A Hierarchical Bayesian Evaluation of Health System Change Using Administrative Data
*Mariel McKenzie Finucane, Mathematica Policy Research
Keywords: Bayesian inference, hierarchical models, administrative data, impact evaluation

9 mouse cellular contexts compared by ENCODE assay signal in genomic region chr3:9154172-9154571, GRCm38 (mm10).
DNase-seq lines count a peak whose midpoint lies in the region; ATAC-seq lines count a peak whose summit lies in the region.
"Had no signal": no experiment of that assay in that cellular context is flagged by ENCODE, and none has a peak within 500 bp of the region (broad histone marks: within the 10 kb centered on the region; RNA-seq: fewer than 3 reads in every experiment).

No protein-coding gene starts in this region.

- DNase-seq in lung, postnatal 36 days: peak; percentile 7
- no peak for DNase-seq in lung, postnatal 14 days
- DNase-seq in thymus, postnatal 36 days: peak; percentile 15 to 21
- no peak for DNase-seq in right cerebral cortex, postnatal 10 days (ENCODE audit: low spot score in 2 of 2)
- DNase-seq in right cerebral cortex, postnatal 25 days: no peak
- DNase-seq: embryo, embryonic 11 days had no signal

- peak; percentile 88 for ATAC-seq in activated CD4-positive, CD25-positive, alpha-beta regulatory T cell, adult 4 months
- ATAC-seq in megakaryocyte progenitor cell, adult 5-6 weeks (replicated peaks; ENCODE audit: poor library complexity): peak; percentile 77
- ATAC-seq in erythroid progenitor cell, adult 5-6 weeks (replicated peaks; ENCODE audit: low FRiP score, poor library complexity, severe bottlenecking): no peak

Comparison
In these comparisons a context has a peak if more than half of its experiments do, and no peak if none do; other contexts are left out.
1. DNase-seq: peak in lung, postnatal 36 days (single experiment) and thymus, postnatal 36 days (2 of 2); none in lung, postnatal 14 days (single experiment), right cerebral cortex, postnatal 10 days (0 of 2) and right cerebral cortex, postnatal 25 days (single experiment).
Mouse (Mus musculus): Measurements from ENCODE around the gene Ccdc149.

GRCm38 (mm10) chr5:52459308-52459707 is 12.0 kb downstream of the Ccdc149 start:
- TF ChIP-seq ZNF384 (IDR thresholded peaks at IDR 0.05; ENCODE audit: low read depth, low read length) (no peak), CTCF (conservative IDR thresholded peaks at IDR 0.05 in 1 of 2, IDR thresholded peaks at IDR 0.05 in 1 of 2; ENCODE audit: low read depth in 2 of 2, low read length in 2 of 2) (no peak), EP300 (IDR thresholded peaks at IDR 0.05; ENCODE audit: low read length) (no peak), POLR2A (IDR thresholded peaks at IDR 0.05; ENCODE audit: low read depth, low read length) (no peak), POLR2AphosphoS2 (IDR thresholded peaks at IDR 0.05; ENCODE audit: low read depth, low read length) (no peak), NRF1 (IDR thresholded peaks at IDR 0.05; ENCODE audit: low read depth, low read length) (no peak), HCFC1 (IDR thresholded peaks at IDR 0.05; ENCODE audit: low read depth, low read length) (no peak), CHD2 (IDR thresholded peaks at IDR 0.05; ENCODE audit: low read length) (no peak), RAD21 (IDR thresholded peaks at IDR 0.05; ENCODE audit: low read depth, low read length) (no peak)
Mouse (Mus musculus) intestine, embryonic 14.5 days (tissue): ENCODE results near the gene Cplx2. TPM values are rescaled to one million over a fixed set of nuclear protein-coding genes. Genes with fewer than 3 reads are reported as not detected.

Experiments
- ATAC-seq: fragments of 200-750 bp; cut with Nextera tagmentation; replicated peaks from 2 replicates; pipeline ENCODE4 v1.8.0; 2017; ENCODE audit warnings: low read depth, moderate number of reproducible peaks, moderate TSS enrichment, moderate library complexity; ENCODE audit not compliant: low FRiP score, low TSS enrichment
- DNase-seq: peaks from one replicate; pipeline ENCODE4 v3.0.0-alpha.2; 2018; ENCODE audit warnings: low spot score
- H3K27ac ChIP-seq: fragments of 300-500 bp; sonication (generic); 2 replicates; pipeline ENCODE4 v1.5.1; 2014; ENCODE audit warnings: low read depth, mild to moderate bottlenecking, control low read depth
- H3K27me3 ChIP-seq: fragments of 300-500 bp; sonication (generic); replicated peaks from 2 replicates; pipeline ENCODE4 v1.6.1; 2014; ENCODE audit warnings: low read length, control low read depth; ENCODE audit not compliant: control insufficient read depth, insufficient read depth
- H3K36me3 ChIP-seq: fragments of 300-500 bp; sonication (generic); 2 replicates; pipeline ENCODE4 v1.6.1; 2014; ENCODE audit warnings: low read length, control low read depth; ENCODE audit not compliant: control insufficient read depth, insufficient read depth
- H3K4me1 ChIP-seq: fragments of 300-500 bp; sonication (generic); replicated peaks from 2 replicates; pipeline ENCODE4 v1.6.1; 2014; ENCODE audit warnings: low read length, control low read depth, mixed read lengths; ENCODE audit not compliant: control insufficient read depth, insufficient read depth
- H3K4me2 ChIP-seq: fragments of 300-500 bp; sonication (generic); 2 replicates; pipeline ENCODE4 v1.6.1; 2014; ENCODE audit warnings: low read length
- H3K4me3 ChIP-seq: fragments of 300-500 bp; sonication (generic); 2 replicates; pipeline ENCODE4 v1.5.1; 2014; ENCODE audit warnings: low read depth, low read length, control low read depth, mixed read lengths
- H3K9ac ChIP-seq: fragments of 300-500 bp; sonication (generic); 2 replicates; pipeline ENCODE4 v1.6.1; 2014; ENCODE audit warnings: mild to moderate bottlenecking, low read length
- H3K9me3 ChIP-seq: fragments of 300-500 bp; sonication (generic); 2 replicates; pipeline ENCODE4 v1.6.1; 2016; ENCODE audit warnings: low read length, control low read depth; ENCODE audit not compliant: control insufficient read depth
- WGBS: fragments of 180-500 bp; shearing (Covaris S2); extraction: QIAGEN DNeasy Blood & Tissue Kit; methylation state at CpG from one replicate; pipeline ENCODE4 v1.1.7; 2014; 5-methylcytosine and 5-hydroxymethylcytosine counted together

Policymakers are tasked with making decisions under uncertainty. In practice, the frequentist framework for policy evaluation focuses on testing the hypothesis that program impacts are equal to zero. Stakeholders often view the resulting ‘thumbs up-thumbs down’ inference as restrictive. By contrast, the Bayesian evaluation framework provides intuitive, informative, probabilistic inference such as “There is a 70% chance that the intervention improved the outcome of interest by at least 5%.” Furthermore, the conventional approach to policy evaluation often tests many hypotheses separately (by outcomes, by time periods, by geographic regions). By contrast, a Bayesian model can piece together disparate data sources to obtain a more precise impact estimate, reducing the likelihood that important but modest-sized effects go unrecognized for lack of statistical power. In this talk---using data from the evaluation of an initiative of the Affordable Care Act as a motivating example---we will summarize the ways in which Bayesian methods can provide a flexible and powerful tool for policy evaluation and discuss the challenges and tradeoffs of the Bayesian approach.